Why Skipping Meals is Making You Hit a Plateau

Erin Palinski-Wade, RD, CDE, LDN
by Erin Palinski-Wade, RD, CDE, LDN
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Why Skipping Meals is Making You Hit a Plateau

If you’ve hit a weight-loss plateau, it may have more to do with what you’re not eating than what you are. Skipping meals to meet your daily calorie goal could actually keep you from achieving long-term weight loss, dietitians say.

“People who regularly skip meals not only eat larger amounts of food later in the day, but may be at risk of developing other metabolic changes such as weight gain and elevated blood glucose levels,” says Susan Weiner, a dietitian and nutrition business owner.

Breakfast could be a particularly risky meal to miss. Omitting breakfast may lead to greater fluctuations in blood glucose levels throughout the day, driving both hunger and food cravings. Those who skip the most important meal of the day may be at greater risk of becoming overweight or obese, says Lauren Harris-Pincus, a dietitian and author of “The Protein Packed Breakfast Club.”

“Our bodies are like cars and need fuel on the road, not in the garage,” says Harris-Pincus.  “When we eat little all day and then fill up in the evening, we are doing the opposite of what our body needs.”

Even breakfast lovers might want to consider amping up the volume of their morning meal. Overweight women who consumed a higher-calorie breakfast experienced greater weight loss and reduction in waist circumference compared with those who consumed more of their calories later in the day, according to a study published in Obesity. Both groups consumed the same number of calories, but those who ate a higher-calorie breakfast experienced more satiety, as well.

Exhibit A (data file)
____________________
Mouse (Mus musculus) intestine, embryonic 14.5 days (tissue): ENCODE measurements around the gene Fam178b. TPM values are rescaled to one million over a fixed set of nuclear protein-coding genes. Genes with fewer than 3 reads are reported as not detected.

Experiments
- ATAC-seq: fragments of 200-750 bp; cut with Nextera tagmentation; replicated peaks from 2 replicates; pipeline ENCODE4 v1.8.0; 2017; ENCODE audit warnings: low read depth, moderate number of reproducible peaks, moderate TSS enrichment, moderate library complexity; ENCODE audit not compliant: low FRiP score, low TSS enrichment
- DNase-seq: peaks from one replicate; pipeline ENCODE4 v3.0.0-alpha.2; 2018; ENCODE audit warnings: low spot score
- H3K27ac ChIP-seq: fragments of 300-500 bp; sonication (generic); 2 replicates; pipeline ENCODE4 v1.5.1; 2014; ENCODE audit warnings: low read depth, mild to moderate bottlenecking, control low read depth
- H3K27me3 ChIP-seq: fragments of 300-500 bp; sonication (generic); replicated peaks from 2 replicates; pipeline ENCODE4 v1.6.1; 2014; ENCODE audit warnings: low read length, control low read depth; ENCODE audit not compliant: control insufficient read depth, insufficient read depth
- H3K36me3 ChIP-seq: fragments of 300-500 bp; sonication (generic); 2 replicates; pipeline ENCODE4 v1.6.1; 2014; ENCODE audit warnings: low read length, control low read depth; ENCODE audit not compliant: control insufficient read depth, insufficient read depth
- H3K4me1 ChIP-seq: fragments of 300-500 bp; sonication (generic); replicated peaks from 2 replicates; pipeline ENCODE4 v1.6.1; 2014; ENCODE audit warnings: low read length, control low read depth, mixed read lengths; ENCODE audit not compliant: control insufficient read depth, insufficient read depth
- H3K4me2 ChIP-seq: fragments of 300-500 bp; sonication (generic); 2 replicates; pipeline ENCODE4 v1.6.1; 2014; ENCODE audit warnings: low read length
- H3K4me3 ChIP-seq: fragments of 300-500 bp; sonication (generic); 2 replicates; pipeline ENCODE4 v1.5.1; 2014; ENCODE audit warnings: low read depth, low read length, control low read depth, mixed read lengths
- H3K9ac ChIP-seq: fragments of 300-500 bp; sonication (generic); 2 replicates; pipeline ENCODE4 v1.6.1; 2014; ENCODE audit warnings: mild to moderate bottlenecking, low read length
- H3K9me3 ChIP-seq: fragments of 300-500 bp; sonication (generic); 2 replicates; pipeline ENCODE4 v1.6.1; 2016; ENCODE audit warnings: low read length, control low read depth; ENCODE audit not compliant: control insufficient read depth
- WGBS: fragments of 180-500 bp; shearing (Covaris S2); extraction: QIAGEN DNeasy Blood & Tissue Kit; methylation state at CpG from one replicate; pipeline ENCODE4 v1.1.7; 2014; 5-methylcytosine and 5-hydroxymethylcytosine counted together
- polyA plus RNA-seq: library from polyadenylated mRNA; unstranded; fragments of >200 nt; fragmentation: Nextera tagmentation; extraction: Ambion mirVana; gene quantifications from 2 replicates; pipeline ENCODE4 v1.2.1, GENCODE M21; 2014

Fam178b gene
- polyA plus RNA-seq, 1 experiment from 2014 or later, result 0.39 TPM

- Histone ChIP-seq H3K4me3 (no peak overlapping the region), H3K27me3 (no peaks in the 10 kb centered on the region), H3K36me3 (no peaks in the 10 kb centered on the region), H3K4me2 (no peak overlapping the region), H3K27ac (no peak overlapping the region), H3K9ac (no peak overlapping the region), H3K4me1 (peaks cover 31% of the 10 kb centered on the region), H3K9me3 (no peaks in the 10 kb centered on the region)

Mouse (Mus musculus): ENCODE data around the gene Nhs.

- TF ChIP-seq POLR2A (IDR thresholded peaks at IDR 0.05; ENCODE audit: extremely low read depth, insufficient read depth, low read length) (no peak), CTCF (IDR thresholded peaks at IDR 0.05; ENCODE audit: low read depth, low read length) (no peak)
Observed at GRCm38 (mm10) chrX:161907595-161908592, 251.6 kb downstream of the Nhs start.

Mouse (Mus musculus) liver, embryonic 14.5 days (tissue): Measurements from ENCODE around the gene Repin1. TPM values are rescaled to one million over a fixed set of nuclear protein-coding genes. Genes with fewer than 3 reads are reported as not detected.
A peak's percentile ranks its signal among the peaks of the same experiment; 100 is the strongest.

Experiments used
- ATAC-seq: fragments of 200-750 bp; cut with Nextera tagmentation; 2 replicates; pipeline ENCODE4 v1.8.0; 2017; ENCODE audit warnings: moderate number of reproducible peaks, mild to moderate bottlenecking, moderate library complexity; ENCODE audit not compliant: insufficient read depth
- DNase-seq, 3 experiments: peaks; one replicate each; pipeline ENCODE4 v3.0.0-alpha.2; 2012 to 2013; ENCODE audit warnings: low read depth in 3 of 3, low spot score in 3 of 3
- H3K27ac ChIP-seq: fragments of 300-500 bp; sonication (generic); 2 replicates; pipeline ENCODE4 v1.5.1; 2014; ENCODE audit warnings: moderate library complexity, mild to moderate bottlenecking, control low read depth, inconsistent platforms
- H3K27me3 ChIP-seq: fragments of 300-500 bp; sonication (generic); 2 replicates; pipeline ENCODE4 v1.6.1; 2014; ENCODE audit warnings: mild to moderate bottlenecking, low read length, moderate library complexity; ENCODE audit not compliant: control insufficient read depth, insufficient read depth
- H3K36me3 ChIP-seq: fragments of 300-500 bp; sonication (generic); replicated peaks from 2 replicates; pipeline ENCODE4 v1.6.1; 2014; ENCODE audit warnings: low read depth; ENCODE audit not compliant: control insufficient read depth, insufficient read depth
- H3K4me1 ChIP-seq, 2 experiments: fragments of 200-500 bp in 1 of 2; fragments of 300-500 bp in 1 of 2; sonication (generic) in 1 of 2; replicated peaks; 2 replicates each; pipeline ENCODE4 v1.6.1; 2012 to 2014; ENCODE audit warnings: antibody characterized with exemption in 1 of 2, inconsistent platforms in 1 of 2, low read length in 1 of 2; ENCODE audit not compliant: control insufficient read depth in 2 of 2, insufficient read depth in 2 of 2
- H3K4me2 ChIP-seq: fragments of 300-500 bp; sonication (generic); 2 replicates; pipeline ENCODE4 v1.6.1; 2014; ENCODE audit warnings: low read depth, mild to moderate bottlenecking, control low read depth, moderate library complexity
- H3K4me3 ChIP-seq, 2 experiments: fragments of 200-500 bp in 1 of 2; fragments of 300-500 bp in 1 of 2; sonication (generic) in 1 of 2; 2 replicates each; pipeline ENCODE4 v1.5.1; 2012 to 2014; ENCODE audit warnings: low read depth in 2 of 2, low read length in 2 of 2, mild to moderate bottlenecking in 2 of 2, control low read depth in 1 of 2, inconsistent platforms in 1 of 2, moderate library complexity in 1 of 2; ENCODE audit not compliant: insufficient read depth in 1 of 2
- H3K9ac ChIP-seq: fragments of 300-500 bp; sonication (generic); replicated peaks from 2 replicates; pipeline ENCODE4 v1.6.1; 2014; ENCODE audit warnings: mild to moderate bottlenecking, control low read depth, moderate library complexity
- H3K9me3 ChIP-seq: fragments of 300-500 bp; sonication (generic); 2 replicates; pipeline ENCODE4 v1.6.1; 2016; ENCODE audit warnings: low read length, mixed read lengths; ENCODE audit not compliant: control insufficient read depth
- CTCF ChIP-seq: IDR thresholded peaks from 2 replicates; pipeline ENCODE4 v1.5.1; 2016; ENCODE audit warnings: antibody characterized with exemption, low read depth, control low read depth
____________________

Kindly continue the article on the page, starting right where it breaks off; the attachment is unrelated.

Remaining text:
READ MORE > HIT A WEIGHT-LOSS PLATEAU? HERE’S HOW MACRO COUNTING CAN HELP


To help space out your calories throughout the day, plan a meal or a snack every 3–5 hours and aim to eat within an hour after waking.

“I find those who are not hungry in the morning are eating later in the evening. Try to stop eating 3–4 hours before bedtime so you will wake up hungrier,” states Harris-Pincus.

If time is the biggest factor holding you back from eating a larger breakfast, make it a habit to plan ahead.

“Do as much as possible the evening before,” says Weiner. “Prepare your breakfast the evening before or at least have the ingredients ready to go. This will cut down on decision-making and help you get through the morning without added stress.”

A breakfast rich in protein and fiber that contains between 400–700 calories may be the ideal combination for keeping you satisfied and fighting cravings throughout the day. Need some inspiration? Give a few of these options a try:

  • A breakfast burrito made with a whole-grain tortilla, eggs, beans, avocado and shredded cheese.
  • Protein pancakes made with eggs, oats and mashed banana, then topped with fruit and drizzled nut butter.
  • Overnight oatmeal prepared with oats, milk, Greek yogurt, fruit, nuts, seeds and nut butter.
  • Hard-boiled eggs — which can be made in advance for the week — paired with raw veggies, dip and avocado toast.

About the Author

Erin Palinski-Wade, RD, CDE, LDN
Erin Palinski-Wade, RD, CDE, LDN

Erin is the author of the best selling ‘Belly Fat Diet For Dummies’ and ‘2 Day Diabetes Diet.’ As a diabetes and weight management specialist, she frequently serves as a media spokesperson, nutrition consultant, and speaker while operating a private nutrition counseling practice in NJ. You can connect with Erin through her blog, Mommyhood Bytes, as well on Pinterest, VineInstagram, Twitter and Facebook.

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